The Plan

My wife and I are starting to look at other properties. So far there are only two entries; we’re not that serious yet.

This journal is almost entirely automated. I wrote a small python script to scrape relevant details out of a Zillow listing and shove them into a journal entry that I can go back and write about later. I share a listing to a Shortcut and the entry is created in a few seconds. Right now my script is running on PyhonAnywhere, but I will probably move it to run only locally via Pythonista.

As we get more serious I’ll probably start using the audio recording feature to capture our thoughts as we walk around a property or as we leave.

Gratitude

(Wait, that’s nine…)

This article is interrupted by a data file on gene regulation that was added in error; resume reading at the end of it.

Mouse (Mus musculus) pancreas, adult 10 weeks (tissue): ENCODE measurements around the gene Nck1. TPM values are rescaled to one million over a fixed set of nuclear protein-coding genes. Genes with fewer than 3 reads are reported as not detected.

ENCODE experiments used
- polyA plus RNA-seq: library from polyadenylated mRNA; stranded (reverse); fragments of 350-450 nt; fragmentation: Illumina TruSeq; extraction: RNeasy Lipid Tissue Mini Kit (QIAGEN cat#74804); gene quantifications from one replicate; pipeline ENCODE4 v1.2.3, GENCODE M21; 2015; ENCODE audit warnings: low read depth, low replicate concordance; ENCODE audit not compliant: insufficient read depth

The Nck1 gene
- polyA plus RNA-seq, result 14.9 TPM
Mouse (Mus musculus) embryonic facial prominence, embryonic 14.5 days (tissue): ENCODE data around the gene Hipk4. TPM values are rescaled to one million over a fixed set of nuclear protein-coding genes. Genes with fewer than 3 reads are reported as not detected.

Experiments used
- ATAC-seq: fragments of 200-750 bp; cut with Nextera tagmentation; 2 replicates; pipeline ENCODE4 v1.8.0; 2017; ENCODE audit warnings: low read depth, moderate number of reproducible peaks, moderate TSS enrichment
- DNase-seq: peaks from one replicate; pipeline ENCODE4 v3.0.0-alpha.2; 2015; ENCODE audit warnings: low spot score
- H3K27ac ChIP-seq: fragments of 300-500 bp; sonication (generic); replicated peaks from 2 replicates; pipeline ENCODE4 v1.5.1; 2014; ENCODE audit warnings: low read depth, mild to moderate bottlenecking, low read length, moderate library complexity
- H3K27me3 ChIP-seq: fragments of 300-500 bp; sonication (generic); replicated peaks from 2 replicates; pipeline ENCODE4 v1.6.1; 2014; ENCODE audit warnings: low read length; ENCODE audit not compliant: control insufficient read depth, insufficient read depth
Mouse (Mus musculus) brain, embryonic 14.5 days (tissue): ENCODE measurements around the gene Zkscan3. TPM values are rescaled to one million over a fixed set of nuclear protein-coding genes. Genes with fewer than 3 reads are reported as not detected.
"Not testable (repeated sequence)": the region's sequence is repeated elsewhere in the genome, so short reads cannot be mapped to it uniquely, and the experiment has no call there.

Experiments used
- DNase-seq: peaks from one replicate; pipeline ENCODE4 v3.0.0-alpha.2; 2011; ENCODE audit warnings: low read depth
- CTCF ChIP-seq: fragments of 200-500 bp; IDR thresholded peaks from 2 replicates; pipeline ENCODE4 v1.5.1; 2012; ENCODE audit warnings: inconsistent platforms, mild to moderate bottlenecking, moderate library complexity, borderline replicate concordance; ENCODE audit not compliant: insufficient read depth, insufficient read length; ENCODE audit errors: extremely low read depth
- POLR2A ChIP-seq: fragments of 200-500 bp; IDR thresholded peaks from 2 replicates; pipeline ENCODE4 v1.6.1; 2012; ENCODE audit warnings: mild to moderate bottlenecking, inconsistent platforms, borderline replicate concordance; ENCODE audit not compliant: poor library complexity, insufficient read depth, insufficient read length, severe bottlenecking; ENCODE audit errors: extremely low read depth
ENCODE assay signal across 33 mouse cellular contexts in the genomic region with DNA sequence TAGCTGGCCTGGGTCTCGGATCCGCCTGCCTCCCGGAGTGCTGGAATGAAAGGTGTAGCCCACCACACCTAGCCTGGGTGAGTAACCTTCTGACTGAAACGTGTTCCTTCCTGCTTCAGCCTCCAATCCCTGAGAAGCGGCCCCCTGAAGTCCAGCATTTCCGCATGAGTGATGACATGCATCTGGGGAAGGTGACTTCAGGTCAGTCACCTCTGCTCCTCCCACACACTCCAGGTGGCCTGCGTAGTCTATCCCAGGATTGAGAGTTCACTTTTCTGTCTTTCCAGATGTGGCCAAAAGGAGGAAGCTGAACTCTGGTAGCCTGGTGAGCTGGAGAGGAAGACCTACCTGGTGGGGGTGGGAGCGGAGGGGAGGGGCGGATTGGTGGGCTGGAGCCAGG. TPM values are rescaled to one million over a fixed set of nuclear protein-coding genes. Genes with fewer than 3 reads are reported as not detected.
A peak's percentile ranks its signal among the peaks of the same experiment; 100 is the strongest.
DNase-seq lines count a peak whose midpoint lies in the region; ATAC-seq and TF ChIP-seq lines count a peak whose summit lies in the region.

I’m reading through The Gratitude Diaries by Janice Kaplan right now, at the recommendation of the Day One community. It’s a pretty good read, and I think I’m going to give her method a shot in 2019. So that’s one more journal, but I haven’t started that yet, so it’s still technically 8.

Day One as the End Game

So I use Day One for a few things, eh?

In an article on The Sweet Setup, Josh Ginter wrote about for what he uses each of Bear and Day One and why they have different places in his tool belt. I admit that Bear is useful; I drafted this post in Bear, for instance, but ultimately Bear is transient for me, much the way that Apple Notes was for a long time. What he says rings true to me, too: Day One is the end game; anything that I want to have last for any reasonable period of time finds its way into Day One. Bear is for meeting notes and packing lists and drafts of things I will eventually journal.

That’s where my Notes Journal comes in handy: for those notes (that were originally) in Apple Notes or Bear which have long-standing purpose, there is a specific journal where they end up. If Bear disappeared tomorrow (read: the day after I publish this draft) there isn’t much I’d miss. If Day One were gone, I’d be crushed.